Since the programming cable sourced power
to the module, we were able to test the program
in situ after retrieving the SD card from the
computer. The toothy smile appeared as expected.
Upon touching the screen, it switched to the
tongue picture, as if the screen was trying to get a
taste of the trespassing finger.
As an aside, we were impressed by the
capabilities of the touch screen. The internal
commands allow the user to set specific regions of
the touch screen as responsive to different inputs.
Given the size of the widescreen LCD module, it
could make a nice touch pad controller for a bot,
and premade button objects in the Visi interface
would make putting it together a breeze.
VisiGenie would even allow the design of such
a controller without having to type in code at all.
After importing a button or other object into
VisiGenie, users simply assign events to correspond
to button input in an easy to use table.
With the touch screen programming sorted
out, the power of analogical reasoning made
programming the OLED module a cake walk. To change
from one expression to the other, we used a simple if-else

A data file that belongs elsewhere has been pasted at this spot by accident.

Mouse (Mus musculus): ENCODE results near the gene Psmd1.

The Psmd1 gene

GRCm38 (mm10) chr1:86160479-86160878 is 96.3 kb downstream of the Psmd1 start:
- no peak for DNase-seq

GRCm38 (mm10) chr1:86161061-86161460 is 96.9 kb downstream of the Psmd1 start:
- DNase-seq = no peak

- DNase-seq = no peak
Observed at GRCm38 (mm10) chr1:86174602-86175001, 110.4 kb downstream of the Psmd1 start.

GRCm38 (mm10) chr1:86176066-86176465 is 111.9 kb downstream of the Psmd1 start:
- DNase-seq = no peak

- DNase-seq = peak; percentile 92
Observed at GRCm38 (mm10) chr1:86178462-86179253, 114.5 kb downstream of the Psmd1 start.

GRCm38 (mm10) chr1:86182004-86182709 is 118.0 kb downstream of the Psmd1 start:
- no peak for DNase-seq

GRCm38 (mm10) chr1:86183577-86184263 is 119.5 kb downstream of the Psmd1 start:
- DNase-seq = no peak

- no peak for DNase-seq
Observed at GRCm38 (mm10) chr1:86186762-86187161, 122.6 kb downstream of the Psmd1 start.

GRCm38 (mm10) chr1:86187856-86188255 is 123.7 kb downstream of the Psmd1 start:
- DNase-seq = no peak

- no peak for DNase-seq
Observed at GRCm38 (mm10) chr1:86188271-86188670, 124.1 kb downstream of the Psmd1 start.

construct and the GPIO internal functions. We programmed
the screen to switch from a still picture of a forward gazing
Eye to the animated GIF of the burning Eye when a certain
digital input pin read high. Of course, we needed a sensor
to create that input, so we couldn’t as easily test our
program and we had to get the robot base ready first.
The VEX robot base was equipped with two limit
switches at its front corners and a bumper sensor in the
middle. Each sensor could be wired to a different digital
input on the smart module, allowing for a different
expression every time the robot encountered a differently
positioned obstacle. The challenge here was to really
integrate the smart modules into the robot.
Instead of passive displays, we wanted the bot’s face to
react to the exact stimuli that caused the robot to avoid
obstacles autonomously. At a high level, the solution is
simple – wire the signal lead from the sensors to both the
VEX brain and the smart modules. The most obvious way to
do this, however, had its own set of entanglements. The
most uninspired way to do this was to splice three leads
onto the signal wire of each sensor. One would go to the
VEX brain, and the others would go to each smart module.
This, however, could quickly escalate to an unmanageable
web of wires. There had to be a better way.
Of course, there was. Instead of splicing together wires
with wild abandon, a better solution was to leave the wires
on the sensor alone and have it plug into the VEX brain
SORTING OUT THE VEX WITH EASY C.
normally. The smart modules could then wire into digital
output ports on the brain itself. This might not cut down
READY TO FACE THE WORLD.
SERVO 05.2013 73